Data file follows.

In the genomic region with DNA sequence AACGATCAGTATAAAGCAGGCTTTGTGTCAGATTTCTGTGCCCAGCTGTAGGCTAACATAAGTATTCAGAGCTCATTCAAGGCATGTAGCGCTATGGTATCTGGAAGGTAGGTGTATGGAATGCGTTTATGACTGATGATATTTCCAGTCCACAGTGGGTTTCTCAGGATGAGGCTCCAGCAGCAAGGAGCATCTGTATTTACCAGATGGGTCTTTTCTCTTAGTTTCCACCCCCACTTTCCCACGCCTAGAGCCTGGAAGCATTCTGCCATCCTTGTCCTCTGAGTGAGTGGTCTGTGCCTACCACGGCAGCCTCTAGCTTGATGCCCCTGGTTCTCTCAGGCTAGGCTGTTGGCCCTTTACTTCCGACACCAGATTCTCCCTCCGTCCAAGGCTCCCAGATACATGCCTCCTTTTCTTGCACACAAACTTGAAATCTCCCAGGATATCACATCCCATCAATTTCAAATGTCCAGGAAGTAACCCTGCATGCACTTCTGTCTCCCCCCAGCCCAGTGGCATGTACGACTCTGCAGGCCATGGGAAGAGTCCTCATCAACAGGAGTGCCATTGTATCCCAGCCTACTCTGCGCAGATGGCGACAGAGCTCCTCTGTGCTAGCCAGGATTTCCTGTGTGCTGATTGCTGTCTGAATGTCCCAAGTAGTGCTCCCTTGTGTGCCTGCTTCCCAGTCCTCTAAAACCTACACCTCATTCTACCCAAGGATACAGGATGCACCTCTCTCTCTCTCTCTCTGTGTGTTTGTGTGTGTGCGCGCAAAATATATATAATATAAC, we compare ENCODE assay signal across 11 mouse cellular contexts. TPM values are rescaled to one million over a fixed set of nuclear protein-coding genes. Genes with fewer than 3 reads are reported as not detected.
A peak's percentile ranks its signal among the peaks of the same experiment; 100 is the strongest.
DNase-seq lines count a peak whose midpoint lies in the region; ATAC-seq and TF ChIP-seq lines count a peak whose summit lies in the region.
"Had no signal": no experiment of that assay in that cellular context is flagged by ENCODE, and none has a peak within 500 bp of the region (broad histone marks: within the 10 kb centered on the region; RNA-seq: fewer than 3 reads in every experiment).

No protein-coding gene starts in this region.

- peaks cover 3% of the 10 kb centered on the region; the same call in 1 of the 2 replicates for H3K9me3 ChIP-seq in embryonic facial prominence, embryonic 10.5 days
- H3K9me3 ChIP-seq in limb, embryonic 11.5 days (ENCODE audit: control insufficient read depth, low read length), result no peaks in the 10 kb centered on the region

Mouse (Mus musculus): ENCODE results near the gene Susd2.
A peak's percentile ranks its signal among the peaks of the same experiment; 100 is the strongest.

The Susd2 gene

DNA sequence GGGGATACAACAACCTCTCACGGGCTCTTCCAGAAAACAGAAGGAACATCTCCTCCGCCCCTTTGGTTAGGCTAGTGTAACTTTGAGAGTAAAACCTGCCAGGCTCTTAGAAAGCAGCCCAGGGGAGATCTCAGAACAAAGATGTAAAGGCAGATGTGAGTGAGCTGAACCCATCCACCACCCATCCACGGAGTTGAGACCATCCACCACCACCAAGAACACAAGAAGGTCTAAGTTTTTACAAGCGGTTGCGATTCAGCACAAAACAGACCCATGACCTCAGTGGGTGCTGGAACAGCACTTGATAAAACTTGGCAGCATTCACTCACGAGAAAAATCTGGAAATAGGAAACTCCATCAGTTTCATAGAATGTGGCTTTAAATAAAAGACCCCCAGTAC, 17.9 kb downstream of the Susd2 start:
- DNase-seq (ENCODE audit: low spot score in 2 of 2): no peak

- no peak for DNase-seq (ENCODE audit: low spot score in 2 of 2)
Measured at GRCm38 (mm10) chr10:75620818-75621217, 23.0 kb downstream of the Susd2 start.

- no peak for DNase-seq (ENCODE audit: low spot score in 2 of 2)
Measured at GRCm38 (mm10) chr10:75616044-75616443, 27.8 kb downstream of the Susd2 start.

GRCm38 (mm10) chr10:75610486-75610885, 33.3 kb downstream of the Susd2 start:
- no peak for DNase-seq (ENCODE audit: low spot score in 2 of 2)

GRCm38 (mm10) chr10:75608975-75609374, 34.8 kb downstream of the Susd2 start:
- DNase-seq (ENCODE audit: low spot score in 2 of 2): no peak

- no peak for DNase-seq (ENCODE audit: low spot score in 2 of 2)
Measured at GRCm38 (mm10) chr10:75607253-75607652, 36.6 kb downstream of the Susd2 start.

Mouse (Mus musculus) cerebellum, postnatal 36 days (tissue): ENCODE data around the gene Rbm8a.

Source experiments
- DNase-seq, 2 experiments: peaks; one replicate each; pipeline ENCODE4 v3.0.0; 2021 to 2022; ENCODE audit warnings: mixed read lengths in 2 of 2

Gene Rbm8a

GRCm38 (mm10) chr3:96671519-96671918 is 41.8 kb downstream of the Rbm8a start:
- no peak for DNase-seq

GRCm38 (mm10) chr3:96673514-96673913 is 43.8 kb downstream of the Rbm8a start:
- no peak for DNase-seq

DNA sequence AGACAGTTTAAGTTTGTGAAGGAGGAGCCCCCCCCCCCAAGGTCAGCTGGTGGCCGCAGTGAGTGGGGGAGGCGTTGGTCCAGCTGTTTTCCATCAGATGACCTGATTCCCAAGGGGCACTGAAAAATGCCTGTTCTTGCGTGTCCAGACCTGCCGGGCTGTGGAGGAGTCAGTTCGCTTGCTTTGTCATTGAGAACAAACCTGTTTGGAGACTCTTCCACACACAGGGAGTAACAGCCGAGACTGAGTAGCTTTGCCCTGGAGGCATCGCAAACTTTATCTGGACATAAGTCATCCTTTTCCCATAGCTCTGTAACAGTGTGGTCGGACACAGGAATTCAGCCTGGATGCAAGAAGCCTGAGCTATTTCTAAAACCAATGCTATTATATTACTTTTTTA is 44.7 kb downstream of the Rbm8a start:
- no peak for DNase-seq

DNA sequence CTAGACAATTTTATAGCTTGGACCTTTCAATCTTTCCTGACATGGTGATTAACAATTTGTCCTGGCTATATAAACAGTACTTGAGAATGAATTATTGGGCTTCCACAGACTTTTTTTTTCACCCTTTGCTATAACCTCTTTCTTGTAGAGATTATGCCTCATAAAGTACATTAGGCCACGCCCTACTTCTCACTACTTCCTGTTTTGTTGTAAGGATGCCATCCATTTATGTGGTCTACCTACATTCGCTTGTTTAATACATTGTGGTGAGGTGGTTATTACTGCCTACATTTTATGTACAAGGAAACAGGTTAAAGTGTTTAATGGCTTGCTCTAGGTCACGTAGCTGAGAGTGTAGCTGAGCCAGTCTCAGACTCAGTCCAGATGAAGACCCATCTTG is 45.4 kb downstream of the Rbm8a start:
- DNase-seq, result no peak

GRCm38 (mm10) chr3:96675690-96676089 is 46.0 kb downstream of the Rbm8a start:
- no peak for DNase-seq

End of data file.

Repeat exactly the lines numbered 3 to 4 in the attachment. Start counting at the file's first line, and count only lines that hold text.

DNase-seq lines count a peak whose midpoint lies in the region; ATAC-seq and TF ChIP-seq lines count a peak whose summit lies in the region.
"Had no signal": no experiment of that assay in that cellular context is flagged by ENCODE, and none has a peak within 500 bp of the region (broad histone marks: within the 10 kb centered on the region; RNA-seq: fewer than 3 reads in every experiment).